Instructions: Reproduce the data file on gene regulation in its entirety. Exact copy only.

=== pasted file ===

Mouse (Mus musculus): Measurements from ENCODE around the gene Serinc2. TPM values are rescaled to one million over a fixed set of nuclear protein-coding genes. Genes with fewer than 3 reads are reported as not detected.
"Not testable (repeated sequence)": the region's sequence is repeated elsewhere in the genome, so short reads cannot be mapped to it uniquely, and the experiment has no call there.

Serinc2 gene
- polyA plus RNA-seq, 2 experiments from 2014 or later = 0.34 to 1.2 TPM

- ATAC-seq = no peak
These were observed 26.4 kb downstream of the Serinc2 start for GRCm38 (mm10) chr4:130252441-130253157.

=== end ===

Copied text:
Mouse (Mus musculus): Measurements from ENCODE around the gene Serinc2. TPM values are rescaled to one million over a fixed set of nuclear protein-coding genes. Genes with fewer than 3 reads are reported as not detected.
"Not testable (repeated sequence)": the region's sequence is repeated elsewhere in the genome, so short reads cannot be mapped to it uniquely, and the experiment has no call there.

Serinc2 gene
- polyA plus RNA-seq, 2 experiments from 2014 or later = 0.34 to 1.2 TPM

- ATAC-seq = no peak
These were observed 26.4 kb downstream of the Serinc2 start for GRCm38 (mm10) chr4:130252441-130253157.